The size of Full Circle Microbes' potential market in Vermont is difficult to measure, given that neither the Agency of Agriculture nor the Vermont Agency of Natural Resources tracks how much hemp waste is generated annually. Unless the cannabis plants are grown for Vermont's medical marijuana dispensaries or are processed using hazardous materials — some CBD production involves the use of ethanol, which must be removed afterward with a high-tech centrifuge — the state has no mandates on hemp waste disposal.

But Smith sees huge growth potential for Full Circle Microbes, due in part to the company's deliberate focus on the cannabis plant itself. While some of his competitors produce microbial inoculants used in general composting, he said, "We think there's a lot of value to be gained by focusing on one individual plant [species] at a time."

Based on Smith's own numbers, the potential return on investment to growers could be huge. Full Circle Microbes' inoculant, which is sold by the gallon, costs the farmer about $250 per acre, Smith noted, which in the pilot project yielded an additional 63 pounds of salable hemp per acre.

"Based on the current wholesale price for CBD flower," he said, "that translates to an additional $10,000 per acre for the growers."

Currently, Full Circle Microbes is working mostly with Vermont growers, but Smith has also been in discussions with hemp farmers in Maine, Colorado and California. The company's patent-pending technology also has potential uses in the adult-use and medicinal marijuana industries, where the return on investment would be even better than hemp because it sells for a higher price.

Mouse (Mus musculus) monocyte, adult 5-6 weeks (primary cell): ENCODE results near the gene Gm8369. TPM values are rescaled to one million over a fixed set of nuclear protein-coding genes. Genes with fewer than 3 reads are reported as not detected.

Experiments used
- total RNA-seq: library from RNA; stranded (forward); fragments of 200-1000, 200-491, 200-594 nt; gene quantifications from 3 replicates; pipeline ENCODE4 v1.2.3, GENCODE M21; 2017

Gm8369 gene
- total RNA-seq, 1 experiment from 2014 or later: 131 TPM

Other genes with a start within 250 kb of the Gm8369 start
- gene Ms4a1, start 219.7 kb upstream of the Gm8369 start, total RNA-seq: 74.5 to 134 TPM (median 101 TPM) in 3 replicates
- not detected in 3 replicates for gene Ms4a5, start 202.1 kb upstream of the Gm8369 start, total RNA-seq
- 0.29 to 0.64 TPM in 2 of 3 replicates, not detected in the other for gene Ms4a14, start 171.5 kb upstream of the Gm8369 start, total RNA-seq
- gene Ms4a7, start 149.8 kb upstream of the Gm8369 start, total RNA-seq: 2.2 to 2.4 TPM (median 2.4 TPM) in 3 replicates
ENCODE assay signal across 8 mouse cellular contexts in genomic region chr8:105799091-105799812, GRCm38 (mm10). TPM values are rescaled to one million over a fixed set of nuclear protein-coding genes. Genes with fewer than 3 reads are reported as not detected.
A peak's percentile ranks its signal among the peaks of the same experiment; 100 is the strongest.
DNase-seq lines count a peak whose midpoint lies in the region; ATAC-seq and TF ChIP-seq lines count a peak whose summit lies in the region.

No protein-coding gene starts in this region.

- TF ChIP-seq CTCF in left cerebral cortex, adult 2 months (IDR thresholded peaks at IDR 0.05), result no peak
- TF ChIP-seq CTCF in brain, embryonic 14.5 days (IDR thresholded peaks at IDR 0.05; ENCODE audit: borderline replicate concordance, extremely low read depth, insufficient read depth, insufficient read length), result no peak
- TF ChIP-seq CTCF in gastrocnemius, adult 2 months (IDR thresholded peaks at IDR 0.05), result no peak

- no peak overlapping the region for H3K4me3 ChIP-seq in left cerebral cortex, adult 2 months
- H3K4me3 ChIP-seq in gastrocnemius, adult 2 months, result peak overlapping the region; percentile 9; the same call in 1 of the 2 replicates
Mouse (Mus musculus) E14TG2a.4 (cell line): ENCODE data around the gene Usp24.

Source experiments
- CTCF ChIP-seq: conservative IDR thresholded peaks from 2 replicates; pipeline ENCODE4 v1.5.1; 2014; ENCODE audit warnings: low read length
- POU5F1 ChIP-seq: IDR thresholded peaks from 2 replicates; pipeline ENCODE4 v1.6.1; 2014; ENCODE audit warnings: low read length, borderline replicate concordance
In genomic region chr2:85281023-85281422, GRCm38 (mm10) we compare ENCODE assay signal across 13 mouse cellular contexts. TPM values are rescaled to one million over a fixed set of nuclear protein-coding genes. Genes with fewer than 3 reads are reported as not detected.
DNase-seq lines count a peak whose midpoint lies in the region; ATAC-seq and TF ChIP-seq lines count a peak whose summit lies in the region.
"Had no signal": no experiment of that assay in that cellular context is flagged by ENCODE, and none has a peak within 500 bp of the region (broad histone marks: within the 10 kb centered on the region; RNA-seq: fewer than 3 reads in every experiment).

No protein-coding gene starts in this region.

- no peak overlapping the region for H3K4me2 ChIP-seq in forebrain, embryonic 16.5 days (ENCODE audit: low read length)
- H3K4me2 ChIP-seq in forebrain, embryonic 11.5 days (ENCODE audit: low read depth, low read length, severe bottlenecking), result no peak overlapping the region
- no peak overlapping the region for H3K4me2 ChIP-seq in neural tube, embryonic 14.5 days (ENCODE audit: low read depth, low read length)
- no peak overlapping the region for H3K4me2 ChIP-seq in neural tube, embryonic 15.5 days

Nevertheless, Smith said that, for now, Full Circle Microbes is targeting primarily the CBD hemp market to avoid any legal snafus with the National Science Foundation over marijuana's federal status as an illegal drug.

Ultimately, he believes this technology can help reduce the environmental footprint of cannabis farming, regardless of why the plant is grown.

"We want this to be a huge benefit to farmers," Smith said, "and by presenting a really compelling business proposition, it makes it a lot easier for them to adopt these environmentally friendly practices."

The original print version of this article was headlined "It's Soil Good"